Monday, 8 January 2018
Exhibit Hall 3 (ACC) (Austin, Texas)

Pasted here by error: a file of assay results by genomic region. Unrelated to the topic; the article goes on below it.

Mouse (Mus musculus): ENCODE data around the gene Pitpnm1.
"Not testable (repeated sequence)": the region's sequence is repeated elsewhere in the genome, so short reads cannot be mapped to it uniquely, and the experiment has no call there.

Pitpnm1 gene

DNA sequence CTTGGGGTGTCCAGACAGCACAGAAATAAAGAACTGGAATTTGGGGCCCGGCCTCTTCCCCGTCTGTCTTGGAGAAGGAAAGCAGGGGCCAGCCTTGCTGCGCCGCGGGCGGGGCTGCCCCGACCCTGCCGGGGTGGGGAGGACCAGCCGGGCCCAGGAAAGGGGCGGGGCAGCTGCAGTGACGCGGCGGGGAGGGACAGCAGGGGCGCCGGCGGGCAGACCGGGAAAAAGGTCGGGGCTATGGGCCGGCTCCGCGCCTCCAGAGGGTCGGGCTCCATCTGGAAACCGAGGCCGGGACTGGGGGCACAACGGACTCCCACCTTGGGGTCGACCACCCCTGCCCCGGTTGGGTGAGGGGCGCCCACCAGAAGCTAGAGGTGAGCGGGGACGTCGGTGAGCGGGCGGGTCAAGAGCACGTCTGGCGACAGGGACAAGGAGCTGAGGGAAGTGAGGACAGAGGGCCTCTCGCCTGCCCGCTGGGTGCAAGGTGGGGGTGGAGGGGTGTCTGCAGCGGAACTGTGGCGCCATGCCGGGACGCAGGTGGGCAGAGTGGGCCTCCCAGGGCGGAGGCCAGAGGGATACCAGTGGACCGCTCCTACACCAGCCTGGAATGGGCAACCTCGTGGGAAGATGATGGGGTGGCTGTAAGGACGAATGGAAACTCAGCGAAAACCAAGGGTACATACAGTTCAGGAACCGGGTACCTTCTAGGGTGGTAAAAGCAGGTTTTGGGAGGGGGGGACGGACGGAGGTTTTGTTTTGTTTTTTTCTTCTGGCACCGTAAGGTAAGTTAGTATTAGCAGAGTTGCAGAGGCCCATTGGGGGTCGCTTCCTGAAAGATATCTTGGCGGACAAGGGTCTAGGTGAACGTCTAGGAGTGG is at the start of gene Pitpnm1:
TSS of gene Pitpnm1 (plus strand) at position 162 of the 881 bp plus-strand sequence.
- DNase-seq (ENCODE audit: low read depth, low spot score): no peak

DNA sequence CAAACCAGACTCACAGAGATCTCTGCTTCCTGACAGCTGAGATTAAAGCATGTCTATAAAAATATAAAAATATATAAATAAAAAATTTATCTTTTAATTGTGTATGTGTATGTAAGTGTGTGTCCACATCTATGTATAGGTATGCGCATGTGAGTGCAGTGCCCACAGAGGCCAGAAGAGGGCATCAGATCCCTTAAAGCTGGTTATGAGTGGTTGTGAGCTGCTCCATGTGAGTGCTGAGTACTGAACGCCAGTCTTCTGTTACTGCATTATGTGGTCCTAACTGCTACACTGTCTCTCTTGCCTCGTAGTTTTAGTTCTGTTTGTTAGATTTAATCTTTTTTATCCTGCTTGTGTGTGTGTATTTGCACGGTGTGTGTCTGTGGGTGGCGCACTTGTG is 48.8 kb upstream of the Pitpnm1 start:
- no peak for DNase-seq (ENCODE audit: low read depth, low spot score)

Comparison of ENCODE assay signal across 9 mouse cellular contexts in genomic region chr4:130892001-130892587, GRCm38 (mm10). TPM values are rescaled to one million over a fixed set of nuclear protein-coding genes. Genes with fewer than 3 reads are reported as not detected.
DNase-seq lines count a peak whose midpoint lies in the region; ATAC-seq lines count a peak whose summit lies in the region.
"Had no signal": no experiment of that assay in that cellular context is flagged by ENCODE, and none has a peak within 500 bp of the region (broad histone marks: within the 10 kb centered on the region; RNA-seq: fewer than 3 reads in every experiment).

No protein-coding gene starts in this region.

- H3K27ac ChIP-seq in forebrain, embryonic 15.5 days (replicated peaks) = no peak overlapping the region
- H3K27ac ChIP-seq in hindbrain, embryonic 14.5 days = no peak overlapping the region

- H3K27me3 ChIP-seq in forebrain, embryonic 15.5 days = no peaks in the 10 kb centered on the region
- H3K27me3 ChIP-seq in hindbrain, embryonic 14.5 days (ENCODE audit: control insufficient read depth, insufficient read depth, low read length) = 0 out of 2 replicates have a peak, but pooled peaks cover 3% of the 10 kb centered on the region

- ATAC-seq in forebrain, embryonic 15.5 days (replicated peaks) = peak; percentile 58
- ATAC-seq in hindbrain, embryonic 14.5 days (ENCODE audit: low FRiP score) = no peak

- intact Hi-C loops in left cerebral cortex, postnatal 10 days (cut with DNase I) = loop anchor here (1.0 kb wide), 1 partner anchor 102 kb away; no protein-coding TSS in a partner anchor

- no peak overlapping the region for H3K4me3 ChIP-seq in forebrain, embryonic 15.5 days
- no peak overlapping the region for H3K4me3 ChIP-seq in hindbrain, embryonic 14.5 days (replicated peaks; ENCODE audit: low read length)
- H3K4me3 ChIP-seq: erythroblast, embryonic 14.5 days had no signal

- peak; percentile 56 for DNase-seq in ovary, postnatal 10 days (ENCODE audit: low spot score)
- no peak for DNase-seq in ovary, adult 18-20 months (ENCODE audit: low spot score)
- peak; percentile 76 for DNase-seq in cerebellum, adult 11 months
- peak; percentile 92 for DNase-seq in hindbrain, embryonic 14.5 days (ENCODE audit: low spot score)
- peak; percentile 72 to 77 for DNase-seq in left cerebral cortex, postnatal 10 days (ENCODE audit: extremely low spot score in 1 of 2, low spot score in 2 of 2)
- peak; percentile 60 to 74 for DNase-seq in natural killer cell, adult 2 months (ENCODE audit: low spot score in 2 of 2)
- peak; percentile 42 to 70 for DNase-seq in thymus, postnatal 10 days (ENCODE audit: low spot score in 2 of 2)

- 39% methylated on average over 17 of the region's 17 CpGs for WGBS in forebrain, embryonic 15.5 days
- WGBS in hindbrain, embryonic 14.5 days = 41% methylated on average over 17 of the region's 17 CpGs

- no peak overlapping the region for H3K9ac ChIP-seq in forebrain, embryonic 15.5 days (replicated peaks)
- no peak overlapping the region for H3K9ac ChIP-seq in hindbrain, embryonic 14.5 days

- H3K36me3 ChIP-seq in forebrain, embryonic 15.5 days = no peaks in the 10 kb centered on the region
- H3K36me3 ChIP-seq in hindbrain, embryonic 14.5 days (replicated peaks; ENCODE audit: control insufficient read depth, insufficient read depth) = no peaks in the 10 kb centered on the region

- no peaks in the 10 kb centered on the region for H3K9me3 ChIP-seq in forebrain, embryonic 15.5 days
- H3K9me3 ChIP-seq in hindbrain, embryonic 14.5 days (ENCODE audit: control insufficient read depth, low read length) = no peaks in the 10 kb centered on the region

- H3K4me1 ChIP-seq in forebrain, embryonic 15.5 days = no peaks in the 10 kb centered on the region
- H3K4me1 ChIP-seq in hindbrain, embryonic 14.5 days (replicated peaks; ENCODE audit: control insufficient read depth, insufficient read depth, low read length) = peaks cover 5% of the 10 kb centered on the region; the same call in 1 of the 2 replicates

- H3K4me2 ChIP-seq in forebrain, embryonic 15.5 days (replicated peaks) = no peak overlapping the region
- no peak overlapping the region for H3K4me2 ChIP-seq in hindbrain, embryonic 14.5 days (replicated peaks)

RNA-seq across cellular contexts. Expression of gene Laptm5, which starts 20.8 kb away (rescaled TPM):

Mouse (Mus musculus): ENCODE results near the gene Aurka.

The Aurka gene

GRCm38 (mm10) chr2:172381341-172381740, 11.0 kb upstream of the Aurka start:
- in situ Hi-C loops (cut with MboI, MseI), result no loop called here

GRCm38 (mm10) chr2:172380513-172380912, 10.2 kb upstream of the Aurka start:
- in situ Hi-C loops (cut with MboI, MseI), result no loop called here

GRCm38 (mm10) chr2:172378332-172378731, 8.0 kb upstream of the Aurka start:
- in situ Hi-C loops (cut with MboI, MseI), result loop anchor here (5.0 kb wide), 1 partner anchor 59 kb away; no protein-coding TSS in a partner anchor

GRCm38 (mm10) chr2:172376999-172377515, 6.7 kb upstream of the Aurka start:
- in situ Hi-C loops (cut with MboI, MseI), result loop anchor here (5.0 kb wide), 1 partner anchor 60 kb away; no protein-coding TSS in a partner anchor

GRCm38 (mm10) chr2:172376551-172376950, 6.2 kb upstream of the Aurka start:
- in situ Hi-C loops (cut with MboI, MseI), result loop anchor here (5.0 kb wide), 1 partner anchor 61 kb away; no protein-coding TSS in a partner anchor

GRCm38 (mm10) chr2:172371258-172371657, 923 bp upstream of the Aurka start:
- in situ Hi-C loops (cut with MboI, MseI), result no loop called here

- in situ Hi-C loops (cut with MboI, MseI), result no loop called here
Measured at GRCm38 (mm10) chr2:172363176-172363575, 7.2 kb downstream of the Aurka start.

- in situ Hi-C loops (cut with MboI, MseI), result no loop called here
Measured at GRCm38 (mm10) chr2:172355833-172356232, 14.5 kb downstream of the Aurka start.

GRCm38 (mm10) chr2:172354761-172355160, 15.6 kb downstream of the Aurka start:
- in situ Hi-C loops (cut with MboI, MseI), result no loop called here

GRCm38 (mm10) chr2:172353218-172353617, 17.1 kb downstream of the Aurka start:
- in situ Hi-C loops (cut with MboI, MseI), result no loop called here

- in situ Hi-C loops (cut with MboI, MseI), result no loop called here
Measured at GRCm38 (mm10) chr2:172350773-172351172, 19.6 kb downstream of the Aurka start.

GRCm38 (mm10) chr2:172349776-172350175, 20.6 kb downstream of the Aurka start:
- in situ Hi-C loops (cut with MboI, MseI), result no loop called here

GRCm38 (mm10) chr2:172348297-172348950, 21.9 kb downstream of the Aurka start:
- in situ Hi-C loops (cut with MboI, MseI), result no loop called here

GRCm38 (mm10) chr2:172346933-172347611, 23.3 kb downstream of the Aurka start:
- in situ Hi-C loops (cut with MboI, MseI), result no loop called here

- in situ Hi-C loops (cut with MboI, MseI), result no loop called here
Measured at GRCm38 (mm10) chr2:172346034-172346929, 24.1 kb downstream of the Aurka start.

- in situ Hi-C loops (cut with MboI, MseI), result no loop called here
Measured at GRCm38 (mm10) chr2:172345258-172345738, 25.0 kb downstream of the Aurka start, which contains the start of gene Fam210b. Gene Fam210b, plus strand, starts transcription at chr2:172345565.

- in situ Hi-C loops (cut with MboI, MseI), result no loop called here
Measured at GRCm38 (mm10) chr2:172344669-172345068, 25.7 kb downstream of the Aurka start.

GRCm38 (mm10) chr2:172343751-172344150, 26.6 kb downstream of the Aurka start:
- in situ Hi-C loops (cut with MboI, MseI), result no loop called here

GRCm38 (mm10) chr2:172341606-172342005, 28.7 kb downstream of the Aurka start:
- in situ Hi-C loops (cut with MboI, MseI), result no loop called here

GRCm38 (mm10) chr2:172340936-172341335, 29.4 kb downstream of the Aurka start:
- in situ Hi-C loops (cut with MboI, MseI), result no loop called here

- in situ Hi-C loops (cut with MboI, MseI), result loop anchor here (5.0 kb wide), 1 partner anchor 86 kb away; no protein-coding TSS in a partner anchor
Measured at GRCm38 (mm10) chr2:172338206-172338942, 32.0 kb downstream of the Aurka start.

Dust and aerosols often adversely impact military activities. One of the most obvious manifestations of these impacts can be seen through the spring and summer in Southwest Asia and in Equatorial Africa when the combination of the summer dry season and strong winds loft dust into the atmosphere and reduce horizontal visibility to one kilometer or less. In these regions, dust storms present the greatest challenge to aviation forecasting, presenting great danger to aircraft and halting operations in many cases. To better understand numerical modeling system ability to simulate atmospheric dust and its impacts, we perform studies using the Global Air Land Weather Effects Model (GALWEM), the Air Force unique instantiation of the United Kingdom Met Office’s Unified Model (UM). We employ both the 2-bin and 6-bin configurations of the dust scheme and compare model output to observations (both satellite and in-situ) and to other models performing dust simulations over the same regions. Our primary period of interest is April-August 2017. However, we also present results from a similar study of GALWEM in April-August 2016 using only the 2-bin dust configuration. We present results of these studies, highlighting strengths and weaknesses of the dust scheme. With an operational baseline capability identified, we present a roadmap to improve the model’s ability to forecast dust, including proposals to the model configuration and physics schemes. We also provide recommendations on other techniques that may be used to combine direct model output with data analytics techniques to help Air Force meteorologists anticipate these mission limiting events.
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